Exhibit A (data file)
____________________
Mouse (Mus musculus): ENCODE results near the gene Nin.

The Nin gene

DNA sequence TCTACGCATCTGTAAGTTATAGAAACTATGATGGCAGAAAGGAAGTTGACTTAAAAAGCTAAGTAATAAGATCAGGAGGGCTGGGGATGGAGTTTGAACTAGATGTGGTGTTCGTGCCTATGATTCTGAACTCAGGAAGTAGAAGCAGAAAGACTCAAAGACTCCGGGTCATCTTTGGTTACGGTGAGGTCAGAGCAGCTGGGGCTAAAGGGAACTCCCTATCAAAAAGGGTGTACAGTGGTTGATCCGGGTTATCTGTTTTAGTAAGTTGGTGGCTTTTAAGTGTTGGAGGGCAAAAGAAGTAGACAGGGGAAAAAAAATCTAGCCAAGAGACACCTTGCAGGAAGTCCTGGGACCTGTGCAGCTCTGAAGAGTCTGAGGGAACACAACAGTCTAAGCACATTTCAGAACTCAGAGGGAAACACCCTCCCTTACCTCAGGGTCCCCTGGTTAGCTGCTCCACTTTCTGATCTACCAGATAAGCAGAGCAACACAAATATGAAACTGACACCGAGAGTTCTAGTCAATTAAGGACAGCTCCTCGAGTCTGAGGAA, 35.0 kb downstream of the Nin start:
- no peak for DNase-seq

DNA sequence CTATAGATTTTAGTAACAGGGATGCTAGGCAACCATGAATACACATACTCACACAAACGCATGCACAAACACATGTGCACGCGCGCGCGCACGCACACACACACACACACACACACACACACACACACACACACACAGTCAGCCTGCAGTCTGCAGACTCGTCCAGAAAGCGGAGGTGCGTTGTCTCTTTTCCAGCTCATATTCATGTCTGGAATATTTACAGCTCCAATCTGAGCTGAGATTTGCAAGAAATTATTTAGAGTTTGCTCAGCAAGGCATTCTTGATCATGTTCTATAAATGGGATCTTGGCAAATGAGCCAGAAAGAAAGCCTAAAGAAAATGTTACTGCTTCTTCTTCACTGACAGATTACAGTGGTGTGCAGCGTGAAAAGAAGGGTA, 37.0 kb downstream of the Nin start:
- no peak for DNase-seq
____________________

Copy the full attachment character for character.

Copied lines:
Mouse (Mus musculus): ENCODE results near the gene Nin.

The Nin gene

DNA sequence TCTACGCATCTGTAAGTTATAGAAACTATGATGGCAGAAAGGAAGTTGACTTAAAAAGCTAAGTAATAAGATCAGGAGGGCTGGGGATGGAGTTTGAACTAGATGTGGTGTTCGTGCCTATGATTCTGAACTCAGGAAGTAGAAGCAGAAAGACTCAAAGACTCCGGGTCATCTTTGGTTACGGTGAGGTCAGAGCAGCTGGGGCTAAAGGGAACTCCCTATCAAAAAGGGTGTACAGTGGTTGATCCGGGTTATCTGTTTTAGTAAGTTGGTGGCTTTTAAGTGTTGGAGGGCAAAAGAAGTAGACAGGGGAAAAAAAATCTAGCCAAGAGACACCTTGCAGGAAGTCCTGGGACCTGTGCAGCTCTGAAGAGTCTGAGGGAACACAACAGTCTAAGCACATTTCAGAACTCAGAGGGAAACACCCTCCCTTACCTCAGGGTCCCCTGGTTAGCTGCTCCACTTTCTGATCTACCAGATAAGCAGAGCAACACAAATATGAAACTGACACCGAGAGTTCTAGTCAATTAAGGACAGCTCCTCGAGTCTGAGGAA, 35.0 kb downstream of the Nin start:
- no peak for DNase-seq

DNA sequence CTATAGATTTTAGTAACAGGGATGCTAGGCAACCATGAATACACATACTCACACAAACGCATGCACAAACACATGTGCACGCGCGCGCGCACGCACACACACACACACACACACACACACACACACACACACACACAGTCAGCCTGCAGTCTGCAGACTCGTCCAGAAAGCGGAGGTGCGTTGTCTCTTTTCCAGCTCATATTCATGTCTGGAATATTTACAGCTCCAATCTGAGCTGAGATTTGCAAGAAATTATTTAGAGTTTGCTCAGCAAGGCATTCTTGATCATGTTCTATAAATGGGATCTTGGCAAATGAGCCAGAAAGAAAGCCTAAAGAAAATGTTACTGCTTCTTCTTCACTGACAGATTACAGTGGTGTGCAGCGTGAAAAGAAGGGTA, 37.0 kb downstream of the Nin start:
- no peak for DNase-seq